To record the sequence of keystrokes to RUN a boot.cli file for use in OZ 4.6.2 so that additional RAM applications are ready to run after a HARD RESET is given.

If a mistake is made, it will be recorded in the file. Two choices

  • either STOP and START AGAIN or
  • continue, save it and edit the mistakes out afterwards.

Select Index

  • Select CLI function <<SEND>> KEYBOARD to FILE.
    +K
    (CLI will appear flashing on RHS of display)
  • Select Filer
    F
  • Fetch from File Card
    EF
  • ziputils.ap0 
  • Fetch from File Card
    EF
  • ziputils.app 
  • Select INDEX
    I
  • Install application
    INS
  • Install Application - Filename (Name of File to Fetch)
    ziputils.app

  • Deselect CLI function <<SEND>> KEYBOARD to FILE.
    -K
    (CLI  disappears on RHS of display)

The file will be in :RAM.-/K.sgn

Copy the File from temporary RAM.- to ordinary RAM.1

There are two things to do straight away after creating any files in RAM.-

  • Copy the file to RAM.1
  • Delete the file in RAM.-

Select Filer F
Select Copy CO
Name : :RAM.-/K.sgn
New name : :RAM.1/boot.CLI

Select Erase ER
Name : :RAM.-/K.sgn

Edit the File in Pipedream

The boot.cli file is loaded into Pipedream as a 'plain text' file.

A comment line prefixed with ; can be added to remind the reader what the file does.

The final command ~A-k which was used to end using the cli command needs to be deleted.

add #I OR ~AI at the end.

Here is a screen shot of the final file.

Save the file as a 'plain text' file and then in the Filer, save boot.cli to file card.

Starting boot.cli

Boot.cli only works in Slot 3 until OZ 4.7

Before OZ V4.7, when the Z88 is given a SOFT or HARD RESET, OZ looks to see if there is a boot.cli file to run in Slot 3. OZ V4.7 and later executes this file in any RAM or EPROM/FLASH card, if found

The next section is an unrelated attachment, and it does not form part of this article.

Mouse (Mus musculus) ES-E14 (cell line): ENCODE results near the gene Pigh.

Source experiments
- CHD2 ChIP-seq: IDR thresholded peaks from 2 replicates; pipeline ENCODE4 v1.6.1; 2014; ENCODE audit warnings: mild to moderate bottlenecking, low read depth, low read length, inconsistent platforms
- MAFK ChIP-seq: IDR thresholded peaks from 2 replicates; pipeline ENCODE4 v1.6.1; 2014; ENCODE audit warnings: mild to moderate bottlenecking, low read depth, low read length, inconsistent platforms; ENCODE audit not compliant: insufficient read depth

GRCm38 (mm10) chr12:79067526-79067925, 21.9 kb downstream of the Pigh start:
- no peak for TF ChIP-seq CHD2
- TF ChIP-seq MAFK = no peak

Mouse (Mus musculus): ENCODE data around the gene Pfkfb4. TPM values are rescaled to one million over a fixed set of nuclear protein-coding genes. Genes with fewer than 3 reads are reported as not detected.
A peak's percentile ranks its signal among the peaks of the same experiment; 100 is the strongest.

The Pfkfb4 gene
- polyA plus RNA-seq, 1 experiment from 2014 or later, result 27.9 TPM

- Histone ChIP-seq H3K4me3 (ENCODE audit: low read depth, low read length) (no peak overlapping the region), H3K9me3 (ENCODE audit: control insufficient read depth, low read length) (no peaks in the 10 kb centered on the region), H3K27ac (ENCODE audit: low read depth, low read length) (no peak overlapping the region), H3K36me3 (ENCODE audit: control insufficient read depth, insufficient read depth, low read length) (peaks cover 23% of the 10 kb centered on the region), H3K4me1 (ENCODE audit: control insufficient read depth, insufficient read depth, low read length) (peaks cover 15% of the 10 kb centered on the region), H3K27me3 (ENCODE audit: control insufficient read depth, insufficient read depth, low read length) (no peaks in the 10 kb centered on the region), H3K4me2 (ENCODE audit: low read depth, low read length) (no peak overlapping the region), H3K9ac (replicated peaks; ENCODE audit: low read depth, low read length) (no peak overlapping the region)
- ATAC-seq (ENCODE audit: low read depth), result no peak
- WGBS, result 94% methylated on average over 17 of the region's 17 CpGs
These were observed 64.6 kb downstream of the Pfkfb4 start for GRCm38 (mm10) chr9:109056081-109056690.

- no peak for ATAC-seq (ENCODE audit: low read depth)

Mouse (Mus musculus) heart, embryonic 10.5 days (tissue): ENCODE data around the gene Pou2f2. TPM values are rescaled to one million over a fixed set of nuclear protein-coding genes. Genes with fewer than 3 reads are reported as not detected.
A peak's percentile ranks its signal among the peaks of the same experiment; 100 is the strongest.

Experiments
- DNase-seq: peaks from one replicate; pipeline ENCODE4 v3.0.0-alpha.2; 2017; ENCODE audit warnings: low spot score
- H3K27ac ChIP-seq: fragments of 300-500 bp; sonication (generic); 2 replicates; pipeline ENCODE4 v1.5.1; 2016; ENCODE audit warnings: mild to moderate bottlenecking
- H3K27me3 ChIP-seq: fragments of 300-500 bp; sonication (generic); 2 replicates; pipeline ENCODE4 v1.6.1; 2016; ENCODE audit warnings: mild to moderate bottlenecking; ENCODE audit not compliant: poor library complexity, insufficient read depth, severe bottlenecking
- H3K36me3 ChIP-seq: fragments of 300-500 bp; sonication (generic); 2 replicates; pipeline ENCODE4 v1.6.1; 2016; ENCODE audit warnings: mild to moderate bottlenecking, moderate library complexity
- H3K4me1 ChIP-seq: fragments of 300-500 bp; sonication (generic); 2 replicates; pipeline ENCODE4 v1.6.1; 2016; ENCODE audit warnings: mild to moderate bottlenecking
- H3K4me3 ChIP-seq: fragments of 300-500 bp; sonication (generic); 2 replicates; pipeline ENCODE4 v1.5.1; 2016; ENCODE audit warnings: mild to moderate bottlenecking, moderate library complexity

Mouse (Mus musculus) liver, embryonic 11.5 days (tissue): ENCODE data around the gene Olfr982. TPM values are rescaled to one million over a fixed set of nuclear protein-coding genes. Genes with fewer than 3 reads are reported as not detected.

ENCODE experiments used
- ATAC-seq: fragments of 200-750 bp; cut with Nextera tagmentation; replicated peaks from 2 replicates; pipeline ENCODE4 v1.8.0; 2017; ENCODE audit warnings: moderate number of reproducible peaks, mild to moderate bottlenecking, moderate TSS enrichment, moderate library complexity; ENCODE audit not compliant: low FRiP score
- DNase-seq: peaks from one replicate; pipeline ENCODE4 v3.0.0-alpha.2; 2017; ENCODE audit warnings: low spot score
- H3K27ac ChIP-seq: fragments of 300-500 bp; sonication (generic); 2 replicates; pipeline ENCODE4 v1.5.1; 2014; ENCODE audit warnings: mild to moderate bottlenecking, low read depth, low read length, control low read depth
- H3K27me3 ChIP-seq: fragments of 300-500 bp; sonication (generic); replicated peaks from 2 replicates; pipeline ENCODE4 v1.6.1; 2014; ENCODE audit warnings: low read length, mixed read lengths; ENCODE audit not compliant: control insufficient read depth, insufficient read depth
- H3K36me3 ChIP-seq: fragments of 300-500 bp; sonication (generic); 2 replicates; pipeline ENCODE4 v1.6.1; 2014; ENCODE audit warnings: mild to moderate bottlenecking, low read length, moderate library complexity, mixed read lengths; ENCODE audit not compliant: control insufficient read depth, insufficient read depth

The workaround is as follows:-

  • Select Filer
    F
  • Fetch from File Card
    EF
  • boot.cli 
  • Execute
    EX
  • boot.cli 

This will load and run the boot.cli file and give the following screen output.

Press  to resume.


Error messages

UV EPROM not fully erased

When an EPROM is erased, all the memory locations are returned to their natural state i.e. ff. Occasionally some locations may escape erasure due to some dust covering the UV window or that the chip has reached the end of its useful life. From OZ 4.5 a check is made that all the locations have been cleared correctly before the header or the first file is saved.

If an error is found, (see above), the following error message is displayed.

UV EPROM not erased

The solution is to continually erasing the EPROM until this message does not appear. If this does not happen, the EPROM card needs to be discarded.

In Use

Make sure you use to leave this View File function. otherwise an 'In use' error message will be shown when the file is deleted. The only way of clearing this error is with either a Soft or Hard Reset, risking losing files in RAM.